if value_null(state.json,state.key):  
     return state._replace(errors = state.errors+["{0} cannot be null".format(state.key)])._replace(exit=True)  
   return state  
   
 def validate_string_or_unicode(state):  
   print validate_string_or_unicode.__name__,state  
   if not is_string_or_unicode(state.json,state.key):  
     return state._replace(errors = state.errors+["{0} needs to string or unicode".format(state.key)])._replace(exit=True)  
   return state  
   
 def validate_not_empty_string(state):  
   print validate_not_empty_string.__name__,state  
   if is_empty_string(state.json,state.key):  
     return state._replace(errors = state.errors+["{0} cannot be an empty string".format(state.key)])._replace(exit=True)  
   return state  
   
 def validate_length(state, min, max):  
   print validate_length.__name__,state  
   lenm=len(state.json[state.key].strip())  
   if lenm  
     return state._replace(errors = state.errors+["{0} needs at least 3 characters".format(state.key)])._replace(exit=True)  
   elif lenm&gt;max:  
     return state._replace(errors = state.errors+["{0} needs at most 10 characters".format(state.key)])._replace(exit=True)  
   return state  
   
 def validate_not_in(state,vals):  
   print validate_not_in.__name__,state  
   if state.json[state.key].strip().lower() in vals:  
     return state._replace(errors = state.errors+["{0} has a value which is not allowed".format(state.key)])._replace(exit=True)  
   return state  
   

The code looks is now a series of functions that run with the result of the previous function if the exit parameter is not set to True. So basically having 2 functions f,g they’ll be composed like:

initial_state = …
state = f(initial_state)
if not state.exit:
    return g(state)

And putting this in a function:

 def compose2(f, g):  
   def run(x):  
     result_f = f(x)  
     if not result_f.exit:  
       return g(result_f)  
     else:  
       return result_f  
   return run  

Using this we can now compose 2 functions into one:

 def validate_simplest_json_imperative_linear_with_state(json):  
   initial_state = ValidationState(json=json, key="measurement",errors=[], exit=False)  
   
   # state = validate_key_exists(initial_state)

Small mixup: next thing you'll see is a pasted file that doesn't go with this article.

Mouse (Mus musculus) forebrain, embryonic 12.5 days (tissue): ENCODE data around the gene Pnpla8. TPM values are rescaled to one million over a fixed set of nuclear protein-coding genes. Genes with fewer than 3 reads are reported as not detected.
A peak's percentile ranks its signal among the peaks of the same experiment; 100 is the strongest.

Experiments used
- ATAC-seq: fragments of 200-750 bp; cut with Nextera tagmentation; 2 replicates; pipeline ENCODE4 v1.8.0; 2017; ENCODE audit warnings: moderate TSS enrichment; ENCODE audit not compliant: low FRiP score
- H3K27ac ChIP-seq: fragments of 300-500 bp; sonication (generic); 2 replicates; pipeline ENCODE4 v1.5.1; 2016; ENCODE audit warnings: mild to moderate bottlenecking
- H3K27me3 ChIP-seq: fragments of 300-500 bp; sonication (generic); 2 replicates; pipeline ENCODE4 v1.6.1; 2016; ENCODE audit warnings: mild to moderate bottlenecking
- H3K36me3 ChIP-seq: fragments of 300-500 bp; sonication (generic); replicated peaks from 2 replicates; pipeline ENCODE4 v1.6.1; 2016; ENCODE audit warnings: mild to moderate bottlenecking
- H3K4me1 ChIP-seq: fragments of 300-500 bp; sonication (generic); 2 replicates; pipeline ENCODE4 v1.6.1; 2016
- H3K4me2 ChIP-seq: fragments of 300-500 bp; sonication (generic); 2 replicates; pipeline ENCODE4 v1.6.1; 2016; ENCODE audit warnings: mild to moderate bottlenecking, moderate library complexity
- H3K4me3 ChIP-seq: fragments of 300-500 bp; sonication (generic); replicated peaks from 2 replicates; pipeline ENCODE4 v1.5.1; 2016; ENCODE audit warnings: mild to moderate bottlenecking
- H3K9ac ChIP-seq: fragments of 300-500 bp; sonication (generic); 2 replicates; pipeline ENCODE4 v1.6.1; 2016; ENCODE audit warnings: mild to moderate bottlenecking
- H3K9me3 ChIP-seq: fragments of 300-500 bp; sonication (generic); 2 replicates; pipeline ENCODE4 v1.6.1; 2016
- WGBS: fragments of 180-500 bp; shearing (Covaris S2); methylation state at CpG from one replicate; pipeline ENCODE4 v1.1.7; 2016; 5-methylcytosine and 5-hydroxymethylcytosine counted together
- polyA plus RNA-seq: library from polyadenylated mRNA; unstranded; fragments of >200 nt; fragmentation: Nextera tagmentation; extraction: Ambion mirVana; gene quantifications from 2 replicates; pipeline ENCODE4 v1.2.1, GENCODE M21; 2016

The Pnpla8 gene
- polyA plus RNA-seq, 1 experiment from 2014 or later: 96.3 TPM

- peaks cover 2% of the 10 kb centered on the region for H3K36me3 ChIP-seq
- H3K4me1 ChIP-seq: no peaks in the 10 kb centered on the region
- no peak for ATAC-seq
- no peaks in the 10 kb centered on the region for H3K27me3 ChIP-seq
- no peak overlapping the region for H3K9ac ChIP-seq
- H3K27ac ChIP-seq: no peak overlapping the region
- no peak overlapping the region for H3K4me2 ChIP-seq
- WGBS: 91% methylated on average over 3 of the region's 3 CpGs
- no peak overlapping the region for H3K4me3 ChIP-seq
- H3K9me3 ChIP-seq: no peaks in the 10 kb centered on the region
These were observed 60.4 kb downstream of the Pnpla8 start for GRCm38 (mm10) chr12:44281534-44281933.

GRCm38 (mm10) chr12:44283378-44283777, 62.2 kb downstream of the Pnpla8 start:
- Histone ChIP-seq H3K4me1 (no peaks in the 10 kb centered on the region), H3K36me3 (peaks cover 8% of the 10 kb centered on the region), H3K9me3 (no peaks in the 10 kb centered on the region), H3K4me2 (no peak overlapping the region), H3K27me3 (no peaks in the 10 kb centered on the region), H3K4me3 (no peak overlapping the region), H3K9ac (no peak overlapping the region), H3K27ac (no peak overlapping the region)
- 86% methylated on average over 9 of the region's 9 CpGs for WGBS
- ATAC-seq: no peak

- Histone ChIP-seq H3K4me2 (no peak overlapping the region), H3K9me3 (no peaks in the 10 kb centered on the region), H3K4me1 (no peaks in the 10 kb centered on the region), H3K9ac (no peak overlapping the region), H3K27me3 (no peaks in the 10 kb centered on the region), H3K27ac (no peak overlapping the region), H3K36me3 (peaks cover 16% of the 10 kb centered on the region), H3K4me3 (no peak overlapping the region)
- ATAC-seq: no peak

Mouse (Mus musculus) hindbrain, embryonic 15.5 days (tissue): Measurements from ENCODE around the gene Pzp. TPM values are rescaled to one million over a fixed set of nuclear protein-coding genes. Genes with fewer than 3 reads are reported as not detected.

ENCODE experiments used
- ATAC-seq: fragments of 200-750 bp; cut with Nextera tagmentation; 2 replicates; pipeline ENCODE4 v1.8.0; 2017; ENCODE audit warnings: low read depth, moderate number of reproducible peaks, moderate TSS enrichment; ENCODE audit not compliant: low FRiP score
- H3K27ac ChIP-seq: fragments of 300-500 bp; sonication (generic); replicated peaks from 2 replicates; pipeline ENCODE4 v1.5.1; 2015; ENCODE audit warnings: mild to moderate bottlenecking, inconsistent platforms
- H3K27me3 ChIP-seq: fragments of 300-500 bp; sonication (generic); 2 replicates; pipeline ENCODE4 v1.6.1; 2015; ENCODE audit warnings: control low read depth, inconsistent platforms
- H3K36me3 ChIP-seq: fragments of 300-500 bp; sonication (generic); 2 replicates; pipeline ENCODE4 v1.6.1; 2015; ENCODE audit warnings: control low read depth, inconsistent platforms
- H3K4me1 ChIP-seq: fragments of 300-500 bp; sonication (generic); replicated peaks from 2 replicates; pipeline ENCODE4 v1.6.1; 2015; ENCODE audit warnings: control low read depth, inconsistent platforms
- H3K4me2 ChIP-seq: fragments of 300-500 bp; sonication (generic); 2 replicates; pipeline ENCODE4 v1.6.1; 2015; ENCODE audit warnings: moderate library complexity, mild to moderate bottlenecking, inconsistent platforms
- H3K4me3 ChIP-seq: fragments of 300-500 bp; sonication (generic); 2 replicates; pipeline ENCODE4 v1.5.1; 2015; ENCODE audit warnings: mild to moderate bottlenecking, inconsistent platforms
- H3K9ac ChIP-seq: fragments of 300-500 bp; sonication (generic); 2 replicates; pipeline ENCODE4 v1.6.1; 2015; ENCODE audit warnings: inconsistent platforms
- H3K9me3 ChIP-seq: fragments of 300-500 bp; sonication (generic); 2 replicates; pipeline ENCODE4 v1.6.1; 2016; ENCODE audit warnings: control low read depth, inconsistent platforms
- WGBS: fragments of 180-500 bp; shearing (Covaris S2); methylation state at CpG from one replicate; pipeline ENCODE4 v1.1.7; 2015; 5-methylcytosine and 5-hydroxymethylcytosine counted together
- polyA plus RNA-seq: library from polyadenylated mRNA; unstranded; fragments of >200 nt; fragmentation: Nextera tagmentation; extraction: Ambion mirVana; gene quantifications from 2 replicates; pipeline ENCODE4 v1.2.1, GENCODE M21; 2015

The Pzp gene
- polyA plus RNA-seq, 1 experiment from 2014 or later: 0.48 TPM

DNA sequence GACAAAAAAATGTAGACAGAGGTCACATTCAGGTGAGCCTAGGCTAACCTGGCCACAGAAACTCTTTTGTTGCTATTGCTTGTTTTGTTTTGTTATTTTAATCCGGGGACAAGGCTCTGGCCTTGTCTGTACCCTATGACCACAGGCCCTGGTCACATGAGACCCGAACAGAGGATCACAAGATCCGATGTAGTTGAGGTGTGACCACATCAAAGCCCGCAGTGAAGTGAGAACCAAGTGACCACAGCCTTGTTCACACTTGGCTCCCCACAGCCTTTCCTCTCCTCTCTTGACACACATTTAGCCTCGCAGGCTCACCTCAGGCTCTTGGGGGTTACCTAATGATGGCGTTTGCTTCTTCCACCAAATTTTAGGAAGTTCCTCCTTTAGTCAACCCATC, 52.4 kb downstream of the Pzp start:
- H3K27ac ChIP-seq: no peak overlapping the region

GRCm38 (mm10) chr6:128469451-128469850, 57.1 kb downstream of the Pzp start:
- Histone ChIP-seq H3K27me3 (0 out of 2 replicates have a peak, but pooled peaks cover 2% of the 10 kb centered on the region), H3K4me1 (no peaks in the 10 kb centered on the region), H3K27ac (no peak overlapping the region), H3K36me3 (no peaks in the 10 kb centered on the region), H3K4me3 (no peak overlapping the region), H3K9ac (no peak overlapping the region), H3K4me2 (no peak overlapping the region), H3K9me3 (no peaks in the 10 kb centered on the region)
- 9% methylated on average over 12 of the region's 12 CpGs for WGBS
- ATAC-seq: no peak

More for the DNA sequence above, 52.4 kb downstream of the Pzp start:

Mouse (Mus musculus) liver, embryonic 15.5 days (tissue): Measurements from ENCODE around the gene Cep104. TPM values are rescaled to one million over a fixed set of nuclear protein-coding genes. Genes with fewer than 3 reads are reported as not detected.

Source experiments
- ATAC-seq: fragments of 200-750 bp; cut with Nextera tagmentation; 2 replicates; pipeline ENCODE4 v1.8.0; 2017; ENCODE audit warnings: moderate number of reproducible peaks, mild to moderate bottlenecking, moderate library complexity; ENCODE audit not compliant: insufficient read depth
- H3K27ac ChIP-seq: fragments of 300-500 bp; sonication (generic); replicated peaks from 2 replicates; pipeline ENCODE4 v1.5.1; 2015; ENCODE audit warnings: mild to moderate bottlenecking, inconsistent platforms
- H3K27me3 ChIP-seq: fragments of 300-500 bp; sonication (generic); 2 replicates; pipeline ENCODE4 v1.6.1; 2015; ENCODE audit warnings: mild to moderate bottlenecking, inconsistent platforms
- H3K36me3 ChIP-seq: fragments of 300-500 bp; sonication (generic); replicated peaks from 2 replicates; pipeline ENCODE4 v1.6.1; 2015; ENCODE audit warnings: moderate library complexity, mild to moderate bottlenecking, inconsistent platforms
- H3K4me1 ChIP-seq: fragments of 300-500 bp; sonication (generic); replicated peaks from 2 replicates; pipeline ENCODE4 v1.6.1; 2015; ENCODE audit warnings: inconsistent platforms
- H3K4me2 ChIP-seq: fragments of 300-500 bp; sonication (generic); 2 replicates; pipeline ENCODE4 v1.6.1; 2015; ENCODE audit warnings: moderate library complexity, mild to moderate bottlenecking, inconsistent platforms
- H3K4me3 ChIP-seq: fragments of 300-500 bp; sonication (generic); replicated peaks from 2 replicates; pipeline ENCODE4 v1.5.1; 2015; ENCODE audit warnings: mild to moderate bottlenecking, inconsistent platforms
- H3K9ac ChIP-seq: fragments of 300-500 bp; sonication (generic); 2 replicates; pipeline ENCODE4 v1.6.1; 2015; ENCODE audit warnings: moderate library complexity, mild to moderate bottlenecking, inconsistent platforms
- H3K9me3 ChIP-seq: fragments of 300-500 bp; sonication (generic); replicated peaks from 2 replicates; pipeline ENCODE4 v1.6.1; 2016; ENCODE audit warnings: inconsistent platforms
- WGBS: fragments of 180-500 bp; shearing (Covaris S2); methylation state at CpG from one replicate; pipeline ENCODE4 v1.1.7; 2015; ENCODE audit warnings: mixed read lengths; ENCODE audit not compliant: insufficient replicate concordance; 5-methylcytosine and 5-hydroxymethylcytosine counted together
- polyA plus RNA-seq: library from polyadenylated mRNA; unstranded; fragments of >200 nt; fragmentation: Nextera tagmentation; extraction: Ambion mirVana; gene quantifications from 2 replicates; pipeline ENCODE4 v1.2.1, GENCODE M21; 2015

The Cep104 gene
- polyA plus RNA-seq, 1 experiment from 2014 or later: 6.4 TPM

#  
   # if not state.exit:  
   #   state = validate_not_null(state)  
   
   composed_function = compose2(validate_key_exists, validate_not_null)  
   state = composed_function(initial_state)  


But we don’t have only 2 function, we have more, so we write a reduce:

 #compose n functions  
 def compose(*functions):  
   return reduce(compose2, functions)  

and out function becomes:

 def validate_simplest_json_imperative_linear_with_state(json):  
   initial_state = ValidationState(json=json, key="measurement",errors=[], exit=False)  
   
   composed_function = compose(validate_key_exists, validate_not_null,validate_string_or_unicode,validate_not_empty_string)  
   state = composed_function(initial_state)  
   
   if not state.exit:  
     state = validate_length(state, 3,10)  
   
   if not state.exit:  
     state = validate_not_in(state, ["archived","password"])  
   
   return state.errors  

but we just hit a problem. He have some functions that have more parameters and we need to pass them. We’ll use closures:

 def create_validate_length(min, max):  
   def validate_length(state):  
     print validate_length.__name__,state  
     lenm=len(state.json[state.key].strip())  
     if lenm  
       return state._replace(errors = state.errors+["{0} needs at least 3 characters".format(state.key)])._replace(exit=True)  
     elif lenm&gt;max:  
       return state._replace(errors = state.errors+["{0} needs at most 10 characters".format(state.key)])._replace(exit=True)  
     return state  
   return validate_length  
   
 def create_validate_not_in(vals):  
   def validate_not_in(state):  
     print validate_not_in.__name__,state  
     if state.json[state.key].strip().lower() in vals:  
       return state._replace(errors = state.errors+["{0} has a value which is not allowed".format(state.key)])._replace(exit=True)  
     return state  
   return validate_not_in  

And now the final validation code:

 def validate_simplest_functional_composition(json):  
   initial_state = ValidationState(json=json, key="measurement",errors=[], exit=False)  
   
   composed_function = compose(validate_key_exists, validate_not_null,validate_string_or_unicode,validate_not_empty_string, create_validate_length(3, 10), create_validate_not_in(["archived","password"]))  
   final_state = composed_function(initial_state)  
   
   return final_state.errors  

It is much better. It basically says: having an initial start of the system, run all these functions (validators) and at the end get a final state.


a preview:


Or in Javascript: http://jsfiddle.net/danbunea1/gz87dt5a/





Conclusion: Why is this better?



Now you would think, how can a solution with ... lines of code be better then one with just 21. In part 2 of the article, called "Why is functional composition better" I will illustrate why, and how functional composition makes our code simpler, easier to understand, debug and change.